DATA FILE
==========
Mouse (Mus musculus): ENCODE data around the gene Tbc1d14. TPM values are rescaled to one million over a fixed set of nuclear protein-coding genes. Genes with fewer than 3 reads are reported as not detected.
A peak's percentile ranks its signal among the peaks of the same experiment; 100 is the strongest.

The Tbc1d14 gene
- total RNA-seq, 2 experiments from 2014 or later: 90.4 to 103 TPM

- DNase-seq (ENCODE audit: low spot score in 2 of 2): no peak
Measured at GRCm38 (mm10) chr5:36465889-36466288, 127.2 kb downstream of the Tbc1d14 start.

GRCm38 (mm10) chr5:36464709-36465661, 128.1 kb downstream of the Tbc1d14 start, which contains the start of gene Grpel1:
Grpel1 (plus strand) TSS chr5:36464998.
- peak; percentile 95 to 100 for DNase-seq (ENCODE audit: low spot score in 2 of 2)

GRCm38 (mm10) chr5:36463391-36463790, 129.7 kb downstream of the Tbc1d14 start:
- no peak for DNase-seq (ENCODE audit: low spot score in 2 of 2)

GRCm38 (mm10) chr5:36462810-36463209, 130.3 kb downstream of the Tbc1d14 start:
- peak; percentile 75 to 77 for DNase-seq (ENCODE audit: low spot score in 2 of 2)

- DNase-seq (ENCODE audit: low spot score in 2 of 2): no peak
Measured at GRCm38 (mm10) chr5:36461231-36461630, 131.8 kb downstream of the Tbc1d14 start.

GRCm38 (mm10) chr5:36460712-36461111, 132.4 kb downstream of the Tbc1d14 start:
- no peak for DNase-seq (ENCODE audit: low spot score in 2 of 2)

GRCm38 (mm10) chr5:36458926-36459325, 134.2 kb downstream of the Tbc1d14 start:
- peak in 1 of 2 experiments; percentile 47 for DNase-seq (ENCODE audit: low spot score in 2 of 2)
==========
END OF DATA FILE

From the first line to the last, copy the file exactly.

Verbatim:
Mouse (Mus musculus): ENCODE data around the gene Tbc1d14. TPM values are rescaled to one million over a fixed set of nuclear protein-coding genes. Genes with fewer than 3 reads are reported as not detected.
A peak's percentile ranks its signal among the peaks of the same experiment; 100 is the strongest.

The Tbc1d14 gene
- total RNA-seq, 2 experiments from 2014 or later: 90.4 to 103 TPM

- DNase-seq (ENCODE audit: low spot score in 2 of 2): no peak
Measured at GRCm38 (mm10) chr5:36465889-36466288, 127.2 kb downstream of the Tbc1d14 start.

GRCm38 (mm10) chr5:36464709-36465661, 128.1 kb downstream of the Tbc1d14 start, which contains the start of gene Grpel1:
Grpel1 (plus strand) TSS chr5:36464998.
- peak; percentile 95 to 100 for DNase-seq (ENCODE audit: low spot score in 2 of 2)

GRCm38 (mm10) chr5:36463391-36463790, 129.7 kb downstream of the Tbc1d14 start:
- no peak for DNase-seq (ENCODE audit: low spot score in 2 of 2)

GRCm38 (mm10) chr5:36462810-36463209, 130.3 kb downstream of the Tbc1d14 start:
- peak; percentile 75 to 77 for DNase-seq (ENCODE audit: low spot score in 2 of 2)

- DNase-seq (ENCODE audit: low spot score in 2 of 2): no peak
Measured at GRCm38 (mm10) chr5:36461231-36461630, 131.8 kb downstream of the Tbc1d14 start.

GRCm38 (mm10) chr5:36460712-36461111, 132.4 kb downstream of the Tbc1d14 start:
- no peak for DNase-seq (ENCODE audit: low spot score in 2 of 2)

GRCm38 (mm10) chr5:36458926-36459325, 134.2 kb downstream of the Tbc1d14 start:
- peak in 1 of 2 experiments; percentile 47 for DNase-seq (ENCODE audit: low spot score in 2 of 2)